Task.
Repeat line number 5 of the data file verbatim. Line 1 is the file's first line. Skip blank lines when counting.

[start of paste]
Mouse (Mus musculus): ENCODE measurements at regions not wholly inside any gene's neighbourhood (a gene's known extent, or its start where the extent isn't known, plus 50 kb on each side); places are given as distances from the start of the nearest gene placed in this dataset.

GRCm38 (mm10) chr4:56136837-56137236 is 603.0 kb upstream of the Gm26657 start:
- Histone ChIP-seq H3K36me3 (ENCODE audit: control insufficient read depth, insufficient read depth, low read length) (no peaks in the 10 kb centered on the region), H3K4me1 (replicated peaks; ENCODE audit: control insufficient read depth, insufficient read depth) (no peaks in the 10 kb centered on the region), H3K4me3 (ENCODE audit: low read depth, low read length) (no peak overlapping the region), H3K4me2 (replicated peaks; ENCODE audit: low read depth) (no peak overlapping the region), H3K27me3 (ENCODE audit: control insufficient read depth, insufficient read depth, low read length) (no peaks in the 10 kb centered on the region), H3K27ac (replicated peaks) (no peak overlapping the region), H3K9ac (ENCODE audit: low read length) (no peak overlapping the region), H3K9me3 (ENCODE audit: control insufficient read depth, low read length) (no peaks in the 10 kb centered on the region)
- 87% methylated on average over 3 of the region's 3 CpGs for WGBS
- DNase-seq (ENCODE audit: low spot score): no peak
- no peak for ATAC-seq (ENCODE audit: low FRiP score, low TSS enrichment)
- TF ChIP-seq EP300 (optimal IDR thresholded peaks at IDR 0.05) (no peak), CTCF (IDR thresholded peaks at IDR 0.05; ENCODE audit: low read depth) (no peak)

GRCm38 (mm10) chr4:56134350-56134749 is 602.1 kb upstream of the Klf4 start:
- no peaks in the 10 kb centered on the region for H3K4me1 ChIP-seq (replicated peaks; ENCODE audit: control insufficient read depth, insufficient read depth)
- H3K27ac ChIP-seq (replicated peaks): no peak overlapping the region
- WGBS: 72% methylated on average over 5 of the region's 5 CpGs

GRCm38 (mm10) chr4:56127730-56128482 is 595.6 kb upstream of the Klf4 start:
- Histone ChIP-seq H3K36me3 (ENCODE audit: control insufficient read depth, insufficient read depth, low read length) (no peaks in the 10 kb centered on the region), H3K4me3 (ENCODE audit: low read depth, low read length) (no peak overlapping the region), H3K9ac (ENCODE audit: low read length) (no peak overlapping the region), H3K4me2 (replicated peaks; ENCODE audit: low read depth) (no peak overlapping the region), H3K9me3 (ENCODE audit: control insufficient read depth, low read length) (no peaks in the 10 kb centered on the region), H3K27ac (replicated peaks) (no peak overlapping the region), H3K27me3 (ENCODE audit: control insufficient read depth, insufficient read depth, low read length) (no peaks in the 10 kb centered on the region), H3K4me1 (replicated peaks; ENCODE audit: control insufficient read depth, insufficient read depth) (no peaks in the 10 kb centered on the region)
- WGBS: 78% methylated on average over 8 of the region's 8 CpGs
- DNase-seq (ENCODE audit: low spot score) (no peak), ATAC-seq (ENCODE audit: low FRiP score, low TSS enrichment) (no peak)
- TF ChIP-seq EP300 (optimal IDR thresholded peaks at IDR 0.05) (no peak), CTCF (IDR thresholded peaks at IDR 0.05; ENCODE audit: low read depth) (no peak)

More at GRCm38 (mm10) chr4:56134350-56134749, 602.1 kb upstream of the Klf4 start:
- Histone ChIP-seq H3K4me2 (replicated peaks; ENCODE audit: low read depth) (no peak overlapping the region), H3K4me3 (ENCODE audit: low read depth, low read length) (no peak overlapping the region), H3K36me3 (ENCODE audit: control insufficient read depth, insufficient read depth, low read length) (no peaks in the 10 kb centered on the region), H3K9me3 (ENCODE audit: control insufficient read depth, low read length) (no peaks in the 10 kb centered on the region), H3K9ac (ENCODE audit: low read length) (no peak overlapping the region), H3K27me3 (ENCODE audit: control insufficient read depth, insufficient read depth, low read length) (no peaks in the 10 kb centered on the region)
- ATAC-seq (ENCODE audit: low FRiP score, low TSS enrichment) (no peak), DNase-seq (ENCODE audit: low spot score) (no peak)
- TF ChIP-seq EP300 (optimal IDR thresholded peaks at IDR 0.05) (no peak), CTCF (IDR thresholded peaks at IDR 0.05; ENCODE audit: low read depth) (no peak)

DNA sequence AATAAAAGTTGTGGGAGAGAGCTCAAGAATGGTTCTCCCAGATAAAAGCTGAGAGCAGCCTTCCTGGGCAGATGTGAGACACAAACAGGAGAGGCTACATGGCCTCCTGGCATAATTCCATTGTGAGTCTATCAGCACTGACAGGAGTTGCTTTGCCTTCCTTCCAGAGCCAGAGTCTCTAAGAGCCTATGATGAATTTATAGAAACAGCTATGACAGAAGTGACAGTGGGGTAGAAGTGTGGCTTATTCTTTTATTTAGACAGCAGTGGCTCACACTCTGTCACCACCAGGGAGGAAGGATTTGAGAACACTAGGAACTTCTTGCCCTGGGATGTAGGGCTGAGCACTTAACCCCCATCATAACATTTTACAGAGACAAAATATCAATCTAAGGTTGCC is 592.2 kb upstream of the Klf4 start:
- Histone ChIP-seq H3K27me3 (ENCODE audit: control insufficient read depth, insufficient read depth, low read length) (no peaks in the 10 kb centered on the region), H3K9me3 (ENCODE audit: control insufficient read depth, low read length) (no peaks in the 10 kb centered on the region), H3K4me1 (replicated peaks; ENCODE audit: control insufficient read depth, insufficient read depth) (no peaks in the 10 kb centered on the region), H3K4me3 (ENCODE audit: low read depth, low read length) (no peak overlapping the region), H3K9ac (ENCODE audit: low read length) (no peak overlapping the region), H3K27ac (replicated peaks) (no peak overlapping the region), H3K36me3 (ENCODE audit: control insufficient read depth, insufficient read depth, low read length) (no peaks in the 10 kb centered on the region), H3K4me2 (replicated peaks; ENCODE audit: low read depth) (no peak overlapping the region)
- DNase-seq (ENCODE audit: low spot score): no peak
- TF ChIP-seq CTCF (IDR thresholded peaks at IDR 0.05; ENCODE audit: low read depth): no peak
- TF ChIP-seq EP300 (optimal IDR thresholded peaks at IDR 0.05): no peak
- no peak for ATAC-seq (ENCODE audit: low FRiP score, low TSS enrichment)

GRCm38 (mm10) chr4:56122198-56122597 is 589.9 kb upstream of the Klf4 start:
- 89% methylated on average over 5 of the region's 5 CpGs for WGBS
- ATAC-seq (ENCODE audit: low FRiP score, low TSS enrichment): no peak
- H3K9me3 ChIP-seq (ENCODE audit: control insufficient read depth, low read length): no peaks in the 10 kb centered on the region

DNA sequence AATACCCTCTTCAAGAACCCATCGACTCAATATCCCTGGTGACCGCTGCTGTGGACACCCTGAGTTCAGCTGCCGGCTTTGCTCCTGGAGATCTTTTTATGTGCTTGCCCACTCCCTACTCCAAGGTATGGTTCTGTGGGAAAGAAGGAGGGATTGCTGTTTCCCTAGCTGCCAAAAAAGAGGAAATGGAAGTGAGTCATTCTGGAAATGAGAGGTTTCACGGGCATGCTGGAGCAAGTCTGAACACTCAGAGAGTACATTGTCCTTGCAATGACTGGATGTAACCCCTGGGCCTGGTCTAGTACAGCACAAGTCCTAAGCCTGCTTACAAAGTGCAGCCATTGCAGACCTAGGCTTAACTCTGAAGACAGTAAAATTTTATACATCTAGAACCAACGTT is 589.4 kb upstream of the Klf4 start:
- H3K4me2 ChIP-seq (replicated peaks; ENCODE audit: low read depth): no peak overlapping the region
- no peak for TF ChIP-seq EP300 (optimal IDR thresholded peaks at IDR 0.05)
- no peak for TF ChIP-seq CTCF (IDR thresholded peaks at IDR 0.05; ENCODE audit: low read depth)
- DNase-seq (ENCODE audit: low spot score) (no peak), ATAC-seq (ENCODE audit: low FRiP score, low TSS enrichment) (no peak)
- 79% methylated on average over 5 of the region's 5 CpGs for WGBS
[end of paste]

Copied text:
- DNase-seq (ENCODE audit: low spot score): no peak